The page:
When George III’s son, George IV acceded to the throne in 1820, he wanted Buckingham House to be transformed into a palace. The King put John Nash, Official Architect to the Office of Woods and Forests, in charge of the work. During the last five years of George IV’s life, Nash enlarged Buckingham House into the imposing U-shaped building which was to become Buckingham Palace. He extended the central block of the building and the two wings to the east were entirely rebuilt. The wings enclosed a grand forecourt and Nash created a triumphal arch in its centre. The arch formed part of a ceremonial processional approach to the Palace and celebrated Britain’s recent naval and military victories.

Buckingham Palace in 1846, showing the Marble Arch in the centre of the Forecourt

Buckingham Palace in 1846, showing the Marble Arch in the centre of the Forecourt ©

Nash's Buckingham Palace was widely regarded as a masterpiece but it came at a considerable cost. By 1828 Nash had spent £496,169 on the changes to the building, far above budget. Soon after the death of George IV, the Prime Minister dismissed Nash from his post for over-spending. Lord Duncannon, First Commissioner of Works, took over the project to finish the Palace. Duncannon appointed a new architect, Edward Blore, who extended the east façade at both ends and created a new entrance on the southern side.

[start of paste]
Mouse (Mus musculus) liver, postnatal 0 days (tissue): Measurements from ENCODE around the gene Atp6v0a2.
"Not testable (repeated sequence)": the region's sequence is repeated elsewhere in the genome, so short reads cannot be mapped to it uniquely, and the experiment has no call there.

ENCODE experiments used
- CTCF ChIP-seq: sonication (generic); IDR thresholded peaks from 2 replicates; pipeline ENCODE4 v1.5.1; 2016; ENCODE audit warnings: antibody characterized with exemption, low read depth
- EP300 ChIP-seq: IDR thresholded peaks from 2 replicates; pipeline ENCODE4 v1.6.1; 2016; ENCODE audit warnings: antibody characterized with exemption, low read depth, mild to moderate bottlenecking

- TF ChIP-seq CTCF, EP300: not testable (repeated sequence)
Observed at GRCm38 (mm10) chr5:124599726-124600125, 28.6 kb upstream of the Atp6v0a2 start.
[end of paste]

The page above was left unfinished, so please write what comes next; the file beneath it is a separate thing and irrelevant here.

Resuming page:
The furnishing stage had not been reached at Buckingham Palace during George IV’s lifetime. His successor in 1830, his brother William IV, showed no interest in moving from his home at Clarence House, and, when the old Houses of Parliament were destroyed by fire, he offered the still-incomplete Buckingham Palace as a replacement. The offer was respectfully declined, and Parliament voted to allow the ‘completing and perfecting’ of the Palace for royal use.

Under Duncannon and Blore’s supervision, the State Rooms were completed between 1833-34. They were furnished with some of the finest objects from Carlton House, George IV’s London home when Prince of Wales, which had been demolished in 1827.